Which Practitioner Do I See, and When? | Hospitals

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Doctor Holding Stethoscope

Choosing a doctor

You just moved to a new city. Maybe your insurance plan has changed. Perhaps your doctor no longer fits your needs. Whatever the reason, choosing a doctor is an important step toward maintaining and improving your health and wellness. Whether you’ve got a pain in the neck that just won’t go away or a chronic condition that requires medication and periodic checkups, you’ll need to decide which practitioner works best for you and your family. Here’s a basic breakdown of the options:

A female doctor or nurse talks with a patient while measuring his blood glucose levels.

Internal medicine physician

This head-to-toe primary care physician, known as an internist, diagnoses and treats adults with chronic conditions such as diabetes, high cholesterol and high blood pressure, and offers general health care and preventive services. “I emphasize to people the tremendous importance of having that primary care physician,” says Dr. Lois Margaret Nora, president and CEO of the American Board of Medical Specialties. “They are often the best source of referral to a specialist in a particular area for the person who has complex illnesses, and [they] coordinate care across different specialists.”

Corrected on July 22, 2015: A previous version of this article misnamed an organization.

Choosing a doctor

You just moved to a new city. Maybe your insurance plan has changed. Perhaps your doctor no longer fits your needs. Whatever the reason, choosing a doctor is an important step toward maintaining and improving your health and wellness. Whether you’ve got a pain in the neck that just won’t go away or a chronic condition that requires medication and periodic checkups, you’ll need to decide which practitioner works best for you and your family. Here’s a basic breakdown of the options:

Internal medicine physician

This head-to-toe primary care physician, known as an internist, diagnoses and treats adults with chronic conditions such as diabetes, high cholesterol and high blood pressure, and offers general health care and preventive services. “I emphasize to people the tremendous importance of having that primary care physician,” says Dr. Lois Margaret Nora, president and CEO of the American Board of Medical Specialties. “They are often the best source of referral to a specialist in a particular area for the person who has complex illnesses, and [they] coordinate care across different specialists.”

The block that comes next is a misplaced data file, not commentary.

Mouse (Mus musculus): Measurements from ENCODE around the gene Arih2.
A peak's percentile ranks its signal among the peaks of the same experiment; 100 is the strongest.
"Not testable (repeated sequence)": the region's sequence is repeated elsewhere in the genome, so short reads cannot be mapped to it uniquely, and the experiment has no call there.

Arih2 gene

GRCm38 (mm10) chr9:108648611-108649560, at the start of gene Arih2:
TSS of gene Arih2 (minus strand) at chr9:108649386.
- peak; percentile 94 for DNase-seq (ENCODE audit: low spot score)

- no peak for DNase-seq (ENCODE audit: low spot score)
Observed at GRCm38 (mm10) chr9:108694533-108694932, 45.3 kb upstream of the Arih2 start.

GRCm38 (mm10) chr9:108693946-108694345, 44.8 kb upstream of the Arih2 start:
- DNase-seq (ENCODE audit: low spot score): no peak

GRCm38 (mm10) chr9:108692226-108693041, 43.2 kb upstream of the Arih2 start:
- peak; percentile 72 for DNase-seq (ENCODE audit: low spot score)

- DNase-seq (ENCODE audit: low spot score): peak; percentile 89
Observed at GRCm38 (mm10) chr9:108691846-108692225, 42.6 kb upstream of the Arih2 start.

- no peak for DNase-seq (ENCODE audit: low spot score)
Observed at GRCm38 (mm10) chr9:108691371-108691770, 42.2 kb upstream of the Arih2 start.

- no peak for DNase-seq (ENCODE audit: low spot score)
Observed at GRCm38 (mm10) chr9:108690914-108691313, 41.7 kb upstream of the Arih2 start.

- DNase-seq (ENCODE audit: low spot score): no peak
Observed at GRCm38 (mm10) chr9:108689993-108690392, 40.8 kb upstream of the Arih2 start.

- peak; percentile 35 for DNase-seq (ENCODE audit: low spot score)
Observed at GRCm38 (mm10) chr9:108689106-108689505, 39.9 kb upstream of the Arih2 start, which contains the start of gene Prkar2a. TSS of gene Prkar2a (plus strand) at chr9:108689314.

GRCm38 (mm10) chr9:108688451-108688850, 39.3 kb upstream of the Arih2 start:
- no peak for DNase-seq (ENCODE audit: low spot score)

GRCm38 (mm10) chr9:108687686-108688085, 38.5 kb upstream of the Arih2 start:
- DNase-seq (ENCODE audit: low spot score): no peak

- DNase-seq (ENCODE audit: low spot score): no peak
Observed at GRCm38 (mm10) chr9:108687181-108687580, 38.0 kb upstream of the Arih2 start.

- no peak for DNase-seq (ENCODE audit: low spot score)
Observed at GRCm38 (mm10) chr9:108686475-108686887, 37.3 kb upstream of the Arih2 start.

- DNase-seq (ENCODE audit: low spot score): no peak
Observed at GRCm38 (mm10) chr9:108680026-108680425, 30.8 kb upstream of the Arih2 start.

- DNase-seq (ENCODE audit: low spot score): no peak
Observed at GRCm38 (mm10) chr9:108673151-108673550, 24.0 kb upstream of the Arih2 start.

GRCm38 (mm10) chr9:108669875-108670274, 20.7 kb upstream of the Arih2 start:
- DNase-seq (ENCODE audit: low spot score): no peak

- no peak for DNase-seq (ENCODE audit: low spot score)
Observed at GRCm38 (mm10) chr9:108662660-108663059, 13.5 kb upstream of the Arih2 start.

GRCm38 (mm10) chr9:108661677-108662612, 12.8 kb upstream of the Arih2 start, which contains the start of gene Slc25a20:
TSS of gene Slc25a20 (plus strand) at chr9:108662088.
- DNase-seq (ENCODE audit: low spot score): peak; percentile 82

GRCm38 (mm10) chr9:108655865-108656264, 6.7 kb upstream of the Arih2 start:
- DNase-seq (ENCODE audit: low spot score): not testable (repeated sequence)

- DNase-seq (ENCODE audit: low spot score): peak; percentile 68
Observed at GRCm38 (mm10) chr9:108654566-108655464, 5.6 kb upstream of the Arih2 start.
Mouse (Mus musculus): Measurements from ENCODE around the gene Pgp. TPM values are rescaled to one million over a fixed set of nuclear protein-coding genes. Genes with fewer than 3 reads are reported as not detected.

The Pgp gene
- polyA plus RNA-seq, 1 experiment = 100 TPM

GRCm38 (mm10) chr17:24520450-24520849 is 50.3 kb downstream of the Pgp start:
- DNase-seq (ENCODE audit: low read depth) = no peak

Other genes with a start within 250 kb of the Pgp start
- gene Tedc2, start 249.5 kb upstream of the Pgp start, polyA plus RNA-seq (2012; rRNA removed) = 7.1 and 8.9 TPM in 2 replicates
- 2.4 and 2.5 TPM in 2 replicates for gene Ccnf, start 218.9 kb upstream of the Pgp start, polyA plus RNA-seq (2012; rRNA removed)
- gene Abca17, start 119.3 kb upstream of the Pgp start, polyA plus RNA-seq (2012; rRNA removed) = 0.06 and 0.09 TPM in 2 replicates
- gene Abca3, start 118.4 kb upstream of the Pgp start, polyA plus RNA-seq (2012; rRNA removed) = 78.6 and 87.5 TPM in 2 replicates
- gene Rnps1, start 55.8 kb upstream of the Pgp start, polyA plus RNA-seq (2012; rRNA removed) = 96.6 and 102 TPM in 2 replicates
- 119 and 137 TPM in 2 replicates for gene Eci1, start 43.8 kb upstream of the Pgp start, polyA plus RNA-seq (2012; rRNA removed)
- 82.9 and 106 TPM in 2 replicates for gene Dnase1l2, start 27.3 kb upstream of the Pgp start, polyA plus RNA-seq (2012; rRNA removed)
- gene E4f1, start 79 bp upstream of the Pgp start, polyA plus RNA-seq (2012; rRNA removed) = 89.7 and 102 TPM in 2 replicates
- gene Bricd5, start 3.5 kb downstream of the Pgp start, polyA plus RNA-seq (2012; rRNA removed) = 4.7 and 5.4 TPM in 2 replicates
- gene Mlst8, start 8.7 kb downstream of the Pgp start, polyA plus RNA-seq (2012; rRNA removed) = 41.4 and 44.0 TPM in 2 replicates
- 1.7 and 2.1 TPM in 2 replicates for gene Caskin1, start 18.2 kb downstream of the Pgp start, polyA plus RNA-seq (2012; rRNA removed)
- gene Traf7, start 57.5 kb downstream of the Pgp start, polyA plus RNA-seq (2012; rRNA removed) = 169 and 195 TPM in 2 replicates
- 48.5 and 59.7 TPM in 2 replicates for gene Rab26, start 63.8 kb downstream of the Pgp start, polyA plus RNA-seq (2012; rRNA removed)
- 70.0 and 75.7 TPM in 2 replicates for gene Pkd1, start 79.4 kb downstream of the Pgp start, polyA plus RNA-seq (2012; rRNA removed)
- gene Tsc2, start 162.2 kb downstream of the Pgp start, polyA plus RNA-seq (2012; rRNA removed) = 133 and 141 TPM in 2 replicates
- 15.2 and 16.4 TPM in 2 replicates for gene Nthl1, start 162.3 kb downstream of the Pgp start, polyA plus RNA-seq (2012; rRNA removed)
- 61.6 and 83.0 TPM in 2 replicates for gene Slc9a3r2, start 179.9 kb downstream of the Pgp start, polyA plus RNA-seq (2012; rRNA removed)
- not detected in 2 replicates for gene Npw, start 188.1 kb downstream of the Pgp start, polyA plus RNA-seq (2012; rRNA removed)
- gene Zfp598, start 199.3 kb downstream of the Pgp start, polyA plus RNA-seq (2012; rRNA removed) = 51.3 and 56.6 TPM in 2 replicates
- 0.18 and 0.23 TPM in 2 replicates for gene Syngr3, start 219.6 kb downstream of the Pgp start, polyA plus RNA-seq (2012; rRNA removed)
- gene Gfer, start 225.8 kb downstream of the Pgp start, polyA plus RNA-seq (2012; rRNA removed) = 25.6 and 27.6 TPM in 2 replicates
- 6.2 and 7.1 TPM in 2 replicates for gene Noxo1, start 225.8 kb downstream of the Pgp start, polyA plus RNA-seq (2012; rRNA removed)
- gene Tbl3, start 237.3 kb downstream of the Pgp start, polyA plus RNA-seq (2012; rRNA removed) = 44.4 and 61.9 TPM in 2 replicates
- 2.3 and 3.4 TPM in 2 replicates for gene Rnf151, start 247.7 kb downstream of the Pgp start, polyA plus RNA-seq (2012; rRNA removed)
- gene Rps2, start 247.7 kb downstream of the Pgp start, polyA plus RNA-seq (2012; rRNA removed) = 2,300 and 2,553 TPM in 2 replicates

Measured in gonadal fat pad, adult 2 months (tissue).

Corrected on July 22, 2015: A previous version of this article misnamed an organization.

Family medicine physician

This is the one-stop-doc for your entire family’s health care needs, from cold and flu to ongoing conditions, such as irritable bowel syndrome. “Family physicians are trained to take care of the whole family, from pediatrics to geriatrics,” explains Dr. Wayne Riley, president of the American College of Physicians and clinical professor of medicine at Vanderbilt University School of Medicine in Nashville, Tennessee. “Whereas internists only take adolescents about 16 and up, family medicine doctors are trained to take care of children. Sometimes, that’s more convenient and accessible for families in rural areas.”

Nurse practitioner or physician assistant